There’s a new phishing scam making the rounds, one that tricks you into clicking a link and turning over a lot of your sensitive information. This scam starts with a very official-looking email that says you must renew your password, but steals your data instead.
It might look like the message comes from your email provider, your Amazon account, your online banking account, or any other sensitive website, but there’s a good chance the email is a fake. Scammers use a tactic known as “spoofing” to make their email look genuine, but the link they provide for you is false. At best, you’re asked to turn over a lot of your identifying information, which could lead to identity theft. At worst, the link contains malicious software that downloads to your computer; then, it’s just a matter of sifting through your hard drive and your web browser history to steal identifying information and account access.
If you are ever told to change your password, there’s actually a chance that the request is legitimate.
Why? Because companies do find suspicious activity on their servers, which could be a sign that hackers have attempted to break in. Companies may actually tell their customers to go renew their passwords just to be on the safe side. However, those warnings usually tell you to go directly to the website rather than providing you with a link to click. Also, you can’t always know if that warning message is the real deal or the work of a scammer.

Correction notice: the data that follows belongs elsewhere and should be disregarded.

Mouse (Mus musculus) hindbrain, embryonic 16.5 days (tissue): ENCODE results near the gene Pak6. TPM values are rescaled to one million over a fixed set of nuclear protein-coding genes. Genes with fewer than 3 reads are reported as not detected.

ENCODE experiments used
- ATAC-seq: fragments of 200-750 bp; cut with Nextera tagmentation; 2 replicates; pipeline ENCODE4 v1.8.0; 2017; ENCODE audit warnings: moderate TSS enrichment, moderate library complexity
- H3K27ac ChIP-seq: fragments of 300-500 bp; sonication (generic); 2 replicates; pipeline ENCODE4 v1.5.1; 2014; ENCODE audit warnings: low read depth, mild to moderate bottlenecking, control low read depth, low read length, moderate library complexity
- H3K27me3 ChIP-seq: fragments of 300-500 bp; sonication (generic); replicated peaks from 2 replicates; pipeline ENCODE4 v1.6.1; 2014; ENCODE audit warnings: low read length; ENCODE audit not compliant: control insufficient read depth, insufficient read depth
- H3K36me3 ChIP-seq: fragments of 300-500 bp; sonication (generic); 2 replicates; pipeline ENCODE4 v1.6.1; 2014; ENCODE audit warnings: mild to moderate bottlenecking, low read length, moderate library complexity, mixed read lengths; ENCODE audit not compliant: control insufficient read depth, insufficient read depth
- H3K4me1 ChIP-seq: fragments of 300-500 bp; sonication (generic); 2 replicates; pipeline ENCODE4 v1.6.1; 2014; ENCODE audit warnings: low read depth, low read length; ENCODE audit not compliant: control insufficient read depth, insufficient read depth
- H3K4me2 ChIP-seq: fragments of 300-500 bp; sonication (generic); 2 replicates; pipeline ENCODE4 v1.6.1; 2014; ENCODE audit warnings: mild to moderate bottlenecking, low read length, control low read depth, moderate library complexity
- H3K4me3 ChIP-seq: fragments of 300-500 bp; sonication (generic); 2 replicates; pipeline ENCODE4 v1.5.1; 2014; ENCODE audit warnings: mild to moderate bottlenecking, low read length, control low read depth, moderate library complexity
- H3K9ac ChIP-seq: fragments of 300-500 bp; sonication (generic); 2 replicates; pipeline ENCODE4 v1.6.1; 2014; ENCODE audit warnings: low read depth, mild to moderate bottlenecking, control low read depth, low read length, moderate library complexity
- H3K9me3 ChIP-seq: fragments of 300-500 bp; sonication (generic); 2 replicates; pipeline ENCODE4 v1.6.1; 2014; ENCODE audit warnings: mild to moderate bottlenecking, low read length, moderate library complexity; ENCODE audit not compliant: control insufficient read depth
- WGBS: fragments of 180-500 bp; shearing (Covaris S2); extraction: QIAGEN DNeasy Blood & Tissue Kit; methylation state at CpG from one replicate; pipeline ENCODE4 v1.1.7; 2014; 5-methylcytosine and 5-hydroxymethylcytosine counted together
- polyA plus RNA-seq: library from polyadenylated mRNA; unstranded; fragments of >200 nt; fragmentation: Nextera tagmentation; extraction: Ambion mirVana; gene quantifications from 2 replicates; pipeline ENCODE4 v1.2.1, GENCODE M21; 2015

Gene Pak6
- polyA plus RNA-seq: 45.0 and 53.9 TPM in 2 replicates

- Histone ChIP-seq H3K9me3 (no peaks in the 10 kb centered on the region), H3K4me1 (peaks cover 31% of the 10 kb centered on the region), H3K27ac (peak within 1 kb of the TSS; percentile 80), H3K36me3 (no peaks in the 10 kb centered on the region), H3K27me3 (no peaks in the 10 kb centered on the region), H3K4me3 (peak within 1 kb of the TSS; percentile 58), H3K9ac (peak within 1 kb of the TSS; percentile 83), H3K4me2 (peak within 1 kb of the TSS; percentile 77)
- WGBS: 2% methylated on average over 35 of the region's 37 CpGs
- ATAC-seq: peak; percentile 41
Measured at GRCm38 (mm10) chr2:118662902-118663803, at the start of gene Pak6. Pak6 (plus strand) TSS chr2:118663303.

No matter how the message appears, instead of following the instructions, it’s best to go directly to your account through the verified website (NOT by clicking the included link) and change your password in the settings tab. That way, you’ll be one step ahead of any potential hacking activity, and you won’t have to worry about that ominous email. By handling the issue yourself, you’re securing your account and avoiding a scam at the same time.
It’s worth noting that most passwords don’t usually “expire,” but there are a few sites that require their customers to change their passwords every ninety days, for example. Those websites rarely email you when it’s time, though. They typically wait to inform you of the need to change your old password the next time you attempt to log in. To avoid falling into a scammer’s trap, simply use your better judgment, and never click a link that you weren’t expecting.